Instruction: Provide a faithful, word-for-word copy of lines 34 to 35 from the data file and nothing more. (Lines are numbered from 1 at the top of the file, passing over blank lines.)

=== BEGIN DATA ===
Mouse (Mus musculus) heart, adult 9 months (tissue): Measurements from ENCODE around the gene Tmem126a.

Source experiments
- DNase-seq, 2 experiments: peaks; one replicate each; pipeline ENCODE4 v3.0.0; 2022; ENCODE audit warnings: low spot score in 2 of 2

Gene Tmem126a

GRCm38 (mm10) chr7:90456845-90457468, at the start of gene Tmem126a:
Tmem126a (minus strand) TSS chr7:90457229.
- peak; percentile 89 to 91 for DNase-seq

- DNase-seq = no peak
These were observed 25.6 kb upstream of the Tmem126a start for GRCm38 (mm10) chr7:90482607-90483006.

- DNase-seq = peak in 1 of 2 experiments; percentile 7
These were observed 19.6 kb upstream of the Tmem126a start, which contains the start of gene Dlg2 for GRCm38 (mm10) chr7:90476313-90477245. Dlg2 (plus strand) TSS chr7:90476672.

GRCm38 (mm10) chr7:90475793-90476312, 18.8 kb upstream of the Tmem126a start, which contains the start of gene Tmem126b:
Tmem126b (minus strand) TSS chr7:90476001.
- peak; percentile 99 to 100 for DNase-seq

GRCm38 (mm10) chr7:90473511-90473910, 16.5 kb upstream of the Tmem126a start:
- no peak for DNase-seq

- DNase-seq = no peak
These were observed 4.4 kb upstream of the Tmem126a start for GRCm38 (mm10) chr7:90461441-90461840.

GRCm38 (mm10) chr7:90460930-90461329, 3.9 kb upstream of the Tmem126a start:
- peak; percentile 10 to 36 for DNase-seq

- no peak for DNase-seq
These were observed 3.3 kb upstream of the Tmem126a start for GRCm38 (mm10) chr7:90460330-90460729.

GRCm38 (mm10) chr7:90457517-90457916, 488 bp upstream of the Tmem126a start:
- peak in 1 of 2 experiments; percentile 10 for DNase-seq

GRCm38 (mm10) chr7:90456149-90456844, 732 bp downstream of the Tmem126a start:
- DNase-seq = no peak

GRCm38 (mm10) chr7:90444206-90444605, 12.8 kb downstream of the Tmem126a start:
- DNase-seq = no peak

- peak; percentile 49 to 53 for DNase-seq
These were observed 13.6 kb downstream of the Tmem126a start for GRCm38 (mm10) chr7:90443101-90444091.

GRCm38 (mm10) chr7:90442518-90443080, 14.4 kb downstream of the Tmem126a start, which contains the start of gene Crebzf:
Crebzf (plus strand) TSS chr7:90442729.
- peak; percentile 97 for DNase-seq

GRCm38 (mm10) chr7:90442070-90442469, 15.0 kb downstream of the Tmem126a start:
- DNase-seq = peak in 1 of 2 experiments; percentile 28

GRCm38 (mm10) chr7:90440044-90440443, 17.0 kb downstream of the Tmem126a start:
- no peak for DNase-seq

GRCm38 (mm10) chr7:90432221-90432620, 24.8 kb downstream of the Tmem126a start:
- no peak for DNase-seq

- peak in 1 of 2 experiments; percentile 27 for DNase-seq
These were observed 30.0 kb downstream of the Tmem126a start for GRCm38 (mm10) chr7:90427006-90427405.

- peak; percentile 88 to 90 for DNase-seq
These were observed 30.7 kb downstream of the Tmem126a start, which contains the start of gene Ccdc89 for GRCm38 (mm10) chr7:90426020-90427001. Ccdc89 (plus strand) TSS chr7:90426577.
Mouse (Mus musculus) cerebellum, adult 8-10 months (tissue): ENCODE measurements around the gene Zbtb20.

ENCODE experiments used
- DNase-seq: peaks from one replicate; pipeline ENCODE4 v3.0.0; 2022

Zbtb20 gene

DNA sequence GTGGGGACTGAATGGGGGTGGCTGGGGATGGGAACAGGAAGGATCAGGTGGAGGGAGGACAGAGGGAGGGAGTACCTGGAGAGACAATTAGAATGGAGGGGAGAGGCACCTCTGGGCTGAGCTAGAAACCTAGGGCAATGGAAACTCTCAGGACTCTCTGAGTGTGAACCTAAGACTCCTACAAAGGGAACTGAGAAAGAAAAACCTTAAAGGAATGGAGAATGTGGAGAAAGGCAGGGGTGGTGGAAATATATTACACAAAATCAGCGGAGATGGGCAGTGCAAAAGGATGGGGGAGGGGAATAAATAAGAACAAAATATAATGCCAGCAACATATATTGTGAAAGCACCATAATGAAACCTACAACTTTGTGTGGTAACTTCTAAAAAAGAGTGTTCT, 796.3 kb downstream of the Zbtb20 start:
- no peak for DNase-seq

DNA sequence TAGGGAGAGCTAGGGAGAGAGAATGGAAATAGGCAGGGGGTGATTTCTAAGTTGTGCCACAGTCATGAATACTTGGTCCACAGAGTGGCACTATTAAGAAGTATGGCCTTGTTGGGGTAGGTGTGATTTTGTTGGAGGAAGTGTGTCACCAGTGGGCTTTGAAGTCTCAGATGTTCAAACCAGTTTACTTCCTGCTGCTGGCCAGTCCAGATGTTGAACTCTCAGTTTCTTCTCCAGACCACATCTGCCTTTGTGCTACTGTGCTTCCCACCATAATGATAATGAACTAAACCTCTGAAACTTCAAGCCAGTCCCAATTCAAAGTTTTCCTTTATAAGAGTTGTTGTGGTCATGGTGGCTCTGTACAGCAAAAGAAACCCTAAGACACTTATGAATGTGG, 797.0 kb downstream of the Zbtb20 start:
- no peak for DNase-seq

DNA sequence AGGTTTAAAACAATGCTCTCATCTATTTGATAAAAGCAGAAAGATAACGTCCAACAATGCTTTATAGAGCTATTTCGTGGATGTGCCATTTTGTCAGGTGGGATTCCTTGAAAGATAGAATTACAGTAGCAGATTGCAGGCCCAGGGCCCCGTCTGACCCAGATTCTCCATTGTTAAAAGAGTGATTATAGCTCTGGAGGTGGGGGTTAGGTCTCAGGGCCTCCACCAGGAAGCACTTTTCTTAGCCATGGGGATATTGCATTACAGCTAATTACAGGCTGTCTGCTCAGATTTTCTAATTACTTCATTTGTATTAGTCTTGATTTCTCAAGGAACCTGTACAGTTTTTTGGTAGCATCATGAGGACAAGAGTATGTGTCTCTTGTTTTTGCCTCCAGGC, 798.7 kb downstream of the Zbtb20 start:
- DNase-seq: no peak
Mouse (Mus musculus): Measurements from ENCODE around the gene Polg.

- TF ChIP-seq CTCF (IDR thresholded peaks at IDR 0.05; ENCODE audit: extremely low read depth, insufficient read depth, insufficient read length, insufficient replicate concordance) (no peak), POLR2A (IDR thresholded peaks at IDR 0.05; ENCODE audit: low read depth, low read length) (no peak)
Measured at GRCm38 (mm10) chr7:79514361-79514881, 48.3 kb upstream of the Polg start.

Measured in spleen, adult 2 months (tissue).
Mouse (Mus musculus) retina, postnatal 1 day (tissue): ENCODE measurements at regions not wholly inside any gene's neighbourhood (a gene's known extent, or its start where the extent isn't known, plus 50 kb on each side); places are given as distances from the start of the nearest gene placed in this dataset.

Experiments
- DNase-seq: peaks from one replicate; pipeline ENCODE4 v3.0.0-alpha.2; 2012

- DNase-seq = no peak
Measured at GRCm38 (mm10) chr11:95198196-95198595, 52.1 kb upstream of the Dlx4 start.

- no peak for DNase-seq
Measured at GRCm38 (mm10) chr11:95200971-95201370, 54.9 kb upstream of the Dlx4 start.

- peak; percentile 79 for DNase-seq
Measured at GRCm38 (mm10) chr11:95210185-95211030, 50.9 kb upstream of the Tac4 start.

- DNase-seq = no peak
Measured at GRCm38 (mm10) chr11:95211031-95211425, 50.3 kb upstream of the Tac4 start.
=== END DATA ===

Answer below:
GRCm38 (mm10) chr7:90442070-90442469, 15.0 kb downstream of the Tmem126a start:
- DNase-seq = peak in 1 of 2 experiments; percentile 28